Classic cold spicy noodles from Korea

This is my interpretation of bibim-naengmyeon, a cold noodle recipe from Korea. The noodles I used are vermicelli-style and made of sweet potato starch, the key ingredient that gives them a chewy, springy texture. You serve them soaked in an icy beef broth, topped with crunchy vegetables and a moreish sauce alongside bonus added extras (including my personal favourite, a halved boiled egg). Try not to be put off by the fact that these noodles are served cold.  They are every bit as satisfying as noodles served the hot way.  YOLO. I toned down the amount of chilli in the dish from the original recipe to get a flavour that is closer to my own personal preference.

Embracing Korean favourites

The hot summers in Korea lend themselves well to cold noodles. The more I explore Korean food, the more I love it and have been lucky to have a friend who has introduced me to the proper stuff. The best noodles I ever had… ever, were a black sesame cold noodle dish made by my most fabulous friend Becky’s mum. I still dream about these noodles, knowing I will never be able to recreate them as well as her! To satisfy cold noodle cravings, the next best thing was to find a more ‘manageable’ Korean cold noodle dish I could make at home. Cue extensive google searching and the discovery of an amazing recipe on the Maangchi website. Apparently this is one of the most popular dishes in Korea, and I can well believe it. While my version has not been tested on anyone of Korean origin, it was delicious and I think @Becky, you would have been proud. To be honest, I have only tested this version on myself.. but as possibly the greediest person around, if it gets the tick from me it is normally ok with other people.

Not exactly a recipe for the faint-hearted, it requires significant chopping and a good chunk of your time. But if you love an hour or so of pottering in the kitchen, you will be richly rewarded. It’s a step by step recipe that I had a lot of fun making.  Why not turn on the early 2000’s hip hop bangers and practice your moves too? It’s that kind of kitchen session. This being a cold noodle dish, each step is quite satisfying in the sense that you can tick a task off the list, put it to the side in a tidy bowl and finally assemble everything once it’s all ready. No stresses of multiple pans or trying to time everything to be hot at the same time.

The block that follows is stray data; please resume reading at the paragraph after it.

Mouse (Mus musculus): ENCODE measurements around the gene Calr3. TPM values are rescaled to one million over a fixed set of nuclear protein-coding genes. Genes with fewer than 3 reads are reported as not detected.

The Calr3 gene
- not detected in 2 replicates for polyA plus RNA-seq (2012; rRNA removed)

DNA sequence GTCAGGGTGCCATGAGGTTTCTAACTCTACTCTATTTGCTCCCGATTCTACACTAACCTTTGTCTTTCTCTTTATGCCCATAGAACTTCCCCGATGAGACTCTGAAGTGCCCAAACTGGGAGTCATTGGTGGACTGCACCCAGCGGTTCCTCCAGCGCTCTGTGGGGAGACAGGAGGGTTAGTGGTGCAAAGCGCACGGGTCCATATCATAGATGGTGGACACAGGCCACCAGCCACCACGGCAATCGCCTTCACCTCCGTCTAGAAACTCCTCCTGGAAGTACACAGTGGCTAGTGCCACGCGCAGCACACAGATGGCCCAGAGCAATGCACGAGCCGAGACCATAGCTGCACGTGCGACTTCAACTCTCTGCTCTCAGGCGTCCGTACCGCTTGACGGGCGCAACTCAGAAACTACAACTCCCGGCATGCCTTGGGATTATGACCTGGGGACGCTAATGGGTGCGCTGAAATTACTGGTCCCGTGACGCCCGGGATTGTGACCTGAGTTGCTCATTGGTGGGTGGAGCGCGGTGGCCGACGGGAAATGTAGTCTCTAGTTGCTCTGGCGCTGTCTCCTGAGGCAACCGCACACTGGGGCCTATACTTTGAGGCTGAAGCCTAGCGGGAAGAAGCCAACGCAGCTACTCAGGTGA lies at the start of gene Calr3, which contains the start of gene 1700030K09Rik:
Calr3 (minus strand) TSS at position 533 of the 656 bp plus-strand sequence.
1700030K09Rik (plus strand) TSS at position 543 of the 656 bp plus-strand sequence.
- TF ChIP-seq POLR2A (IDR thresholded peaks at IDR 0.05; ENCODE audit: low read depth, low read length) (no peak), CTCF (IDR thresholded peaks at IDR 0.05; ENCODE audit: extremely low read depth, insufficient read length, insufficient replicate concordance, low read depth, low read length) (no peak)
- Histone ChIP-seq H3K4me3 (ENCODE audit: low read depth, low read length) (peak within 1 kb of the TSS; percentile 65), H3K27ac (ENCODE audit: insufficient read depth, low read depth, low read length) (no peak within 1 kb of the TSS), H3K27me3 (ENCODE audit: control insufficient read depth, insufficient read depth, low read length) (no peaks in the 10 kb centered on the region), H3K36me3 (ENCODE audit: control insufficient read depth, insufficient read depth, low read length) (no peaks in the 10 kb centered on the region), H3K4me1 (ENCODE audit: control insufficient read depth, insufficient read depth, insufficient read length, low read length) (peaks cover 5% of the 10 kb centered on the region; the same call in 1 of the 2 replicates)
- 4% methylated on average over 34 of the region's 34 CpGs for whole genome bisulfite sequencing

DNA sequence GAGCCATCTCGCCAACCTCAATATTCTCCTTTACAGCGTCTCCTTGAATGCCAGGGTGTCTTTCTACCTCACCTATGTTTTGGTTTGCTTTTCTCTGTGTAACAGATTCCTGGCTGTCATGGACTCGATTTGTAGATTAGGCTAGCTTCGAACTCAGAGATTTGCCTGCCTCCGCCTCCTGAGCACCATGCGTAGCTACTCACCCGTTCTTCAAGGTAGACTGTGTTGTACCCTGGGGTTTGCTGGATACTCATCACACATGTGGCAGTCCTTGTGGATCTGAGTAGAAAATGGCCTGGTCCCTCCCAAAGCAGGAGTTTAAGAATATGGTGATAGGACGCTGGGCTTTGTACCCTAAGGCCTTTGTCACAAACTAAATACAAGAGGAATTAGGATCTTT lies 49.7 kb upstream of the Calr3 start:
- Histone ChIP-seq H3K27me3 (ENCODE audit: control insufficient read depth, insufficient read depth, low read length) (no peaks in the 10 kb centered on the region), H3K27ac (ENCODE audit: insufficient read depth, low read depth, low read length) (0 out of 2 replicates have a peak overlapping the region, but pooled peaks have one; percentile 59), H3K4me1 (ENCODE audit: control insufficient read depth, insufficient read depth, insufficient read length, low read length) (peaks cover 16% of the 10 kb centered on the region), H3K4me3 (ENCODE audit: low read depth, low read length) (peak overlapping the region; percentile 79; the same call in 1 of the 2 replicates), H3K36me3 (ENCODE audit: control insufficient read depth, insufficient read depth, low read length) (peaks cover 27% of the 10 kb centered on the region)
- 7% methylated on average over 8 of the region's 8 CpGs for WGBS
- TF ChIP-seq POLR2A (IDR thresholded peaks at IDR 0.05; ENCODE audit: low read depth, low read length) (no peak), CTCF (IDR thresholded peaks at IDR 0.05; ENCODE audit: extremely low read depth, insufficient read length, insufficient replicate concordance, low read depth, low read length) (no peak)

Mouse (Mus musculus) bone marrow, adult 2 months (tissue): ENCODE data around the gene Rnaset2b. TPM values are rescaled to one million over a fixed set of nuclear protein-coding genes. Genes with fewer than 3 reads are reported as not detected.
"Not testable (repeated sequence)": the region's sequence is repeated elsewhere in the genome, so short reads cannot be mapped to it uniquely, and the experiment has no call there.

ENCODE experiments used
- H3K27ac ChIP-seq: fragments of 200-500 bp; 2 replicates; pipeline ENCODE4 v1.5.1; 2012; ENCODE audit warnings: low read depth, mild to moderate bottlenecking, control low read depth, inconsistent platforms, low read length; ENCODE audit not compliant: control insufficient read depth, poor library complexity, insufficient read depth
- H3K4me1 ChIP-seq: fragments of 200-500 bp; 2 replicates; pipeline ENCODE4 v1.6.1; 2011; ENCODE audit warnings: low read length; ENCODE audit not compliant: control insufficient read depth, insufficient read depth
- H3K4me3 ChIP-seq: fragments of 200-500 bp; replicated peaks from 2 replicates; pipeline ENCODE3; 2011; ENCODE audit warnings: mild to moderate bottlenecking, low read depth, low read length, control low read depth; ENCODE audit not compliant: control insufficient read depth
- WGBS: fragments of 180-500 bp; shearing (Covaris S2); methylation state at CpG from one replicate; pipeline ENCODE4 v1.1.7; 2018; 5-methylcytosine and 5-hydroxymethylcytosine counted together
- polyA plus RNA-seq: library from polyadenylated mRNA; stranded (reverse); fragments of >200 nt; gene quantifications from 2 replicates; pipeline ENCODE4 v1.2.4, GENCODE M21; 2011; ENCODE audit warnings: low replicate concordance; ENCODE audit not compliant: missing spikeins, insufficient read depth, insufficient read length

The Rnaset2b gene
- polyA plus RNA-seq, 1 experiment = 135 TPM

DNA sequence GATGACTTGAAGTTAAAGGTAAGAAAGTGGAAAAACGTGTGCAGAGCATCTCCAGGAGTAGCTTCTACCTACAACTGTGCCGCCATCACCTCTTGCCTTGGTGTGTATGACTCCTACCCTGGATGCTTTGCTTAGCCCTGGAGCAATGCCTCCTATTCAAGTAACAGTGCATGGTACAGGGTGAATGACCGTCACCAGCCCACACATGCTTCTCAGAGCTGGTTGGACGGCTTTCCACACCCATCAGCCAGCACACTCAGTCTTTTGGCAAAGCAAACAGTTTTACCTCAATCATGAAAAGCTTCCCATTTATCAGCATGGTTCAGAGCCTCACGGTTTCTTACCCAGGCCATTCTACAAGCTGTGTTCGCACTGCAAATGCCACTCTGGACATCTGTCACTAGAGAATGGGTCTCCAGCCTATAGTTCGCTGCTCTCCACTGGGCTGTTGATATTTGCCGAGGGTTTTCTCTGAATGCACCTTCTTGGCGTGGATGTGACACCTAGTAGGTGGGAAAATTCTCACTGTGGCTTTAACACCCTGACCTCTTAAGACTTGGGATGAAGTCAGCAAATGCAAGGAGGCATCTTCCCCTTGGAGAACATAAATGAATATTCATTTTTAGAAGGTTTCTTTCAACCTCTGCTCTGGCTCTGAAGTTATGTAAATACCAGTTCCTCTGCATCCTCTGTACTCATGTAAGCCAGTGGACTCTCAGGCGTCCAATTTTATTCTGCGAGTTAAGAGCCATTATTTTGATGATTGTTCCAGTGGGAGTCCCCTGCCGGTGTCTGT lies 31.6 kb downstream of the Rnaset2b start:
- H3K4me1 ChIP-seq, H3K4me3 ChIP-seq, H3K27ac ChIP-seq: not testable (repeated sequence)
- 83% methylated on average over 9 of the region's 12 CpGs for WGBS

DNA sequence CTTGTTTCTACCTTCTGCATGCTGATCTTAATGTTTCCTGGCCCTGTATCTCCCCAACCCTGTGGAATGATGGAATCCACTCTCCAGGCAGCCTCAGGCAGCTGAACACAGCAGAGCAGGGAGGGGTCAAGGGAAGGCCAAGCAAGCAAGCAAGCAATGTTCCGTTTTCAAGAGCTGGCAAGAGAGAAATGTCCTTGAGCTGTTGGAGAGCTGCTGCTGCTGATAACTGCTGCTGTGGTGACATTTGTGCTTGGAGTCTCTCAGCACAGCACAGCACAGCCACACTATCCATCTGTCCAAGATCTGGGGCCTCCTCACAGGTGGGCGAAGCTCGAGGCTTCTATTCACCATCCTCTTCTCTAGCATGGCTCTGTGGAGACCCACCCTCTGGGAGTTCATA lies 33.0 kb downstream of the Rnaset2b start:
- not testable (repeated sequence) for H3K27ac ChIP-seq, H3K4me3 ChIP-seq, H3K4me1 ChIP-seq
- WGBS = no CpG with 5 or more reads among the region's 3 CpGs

Shopping for Ingredients 

Of course it helps to have all the ingredients on hand, but not everyone has Korean chilli flakes and gochujang paste in the cupboard. It is worth going and buying some because you will use them over and over again once you get the hang of their flavour. For example, in my Kimchi fried rice! I love gochujang because it adds such a complex taste in relatively small quantities – the more you add, the hotter it is so you can adjust to your own preferences. I only had to go to the shop to buy the noodles and the fresh vegetables to prepare this dish, everything else I use regularly.  And some sesame seeds, I had none left.

Allow me to bore you with the story of how I found the noodles for this dish, it was a labour of love. The UK is not blessed with the same variety of Asian stores that we have in New Zealand, so you need to know where to go. Thank you, the Chinese supermarket at the world’s shittiest shopping centre across the road from Tesco Slough, on that gorgeous 18 degree day last week. Dear work, I promise I used my lunch break to do this and in no way was it an act of desperation to get out of the office during a 3pm slump …  (it was and I saw the sun and also got a cheap tank of petrol at Tesco… small victories do it for me). But, the moral of the tale is that I found some Korean vermicelli noodles there. They may not be the exact ones traditionally used in this recipe, but they are still ideal.  After cooking with them a couple of times now, they are so robust and versatile that I’m looking forward to trying more recipes, including a classic Korean dish called Japchae (where the noodles are served hot, not cold like in this imitation bibim-naengmyeon). I suspect, although I haven’t checked, that they are probably lighter and less calorific than regular egg noodles, which can only be a good thing.


Serves 2

Korean vermicelli noodles, made with sweet potato starch and wheat
Beef gravy pot (I like Knorr, I think it’s Maggi if you are in Australia or NZ)
Ice cubes
Spring onions, 2 finely chopped
Ginger, approx 1 inch
Garlic, 1 large clove
Onion, 1/4 of a regular sized onion
Gochujang paste, 1.5 tablespoons
Korean chilli flakes, 1 tablespoon
Soy sauce, 1 tablespoon
Sesame oil, 1 teaspoon
Sugar, 1/2 teaspoon
Salt, good sized pinch of sea salt flakes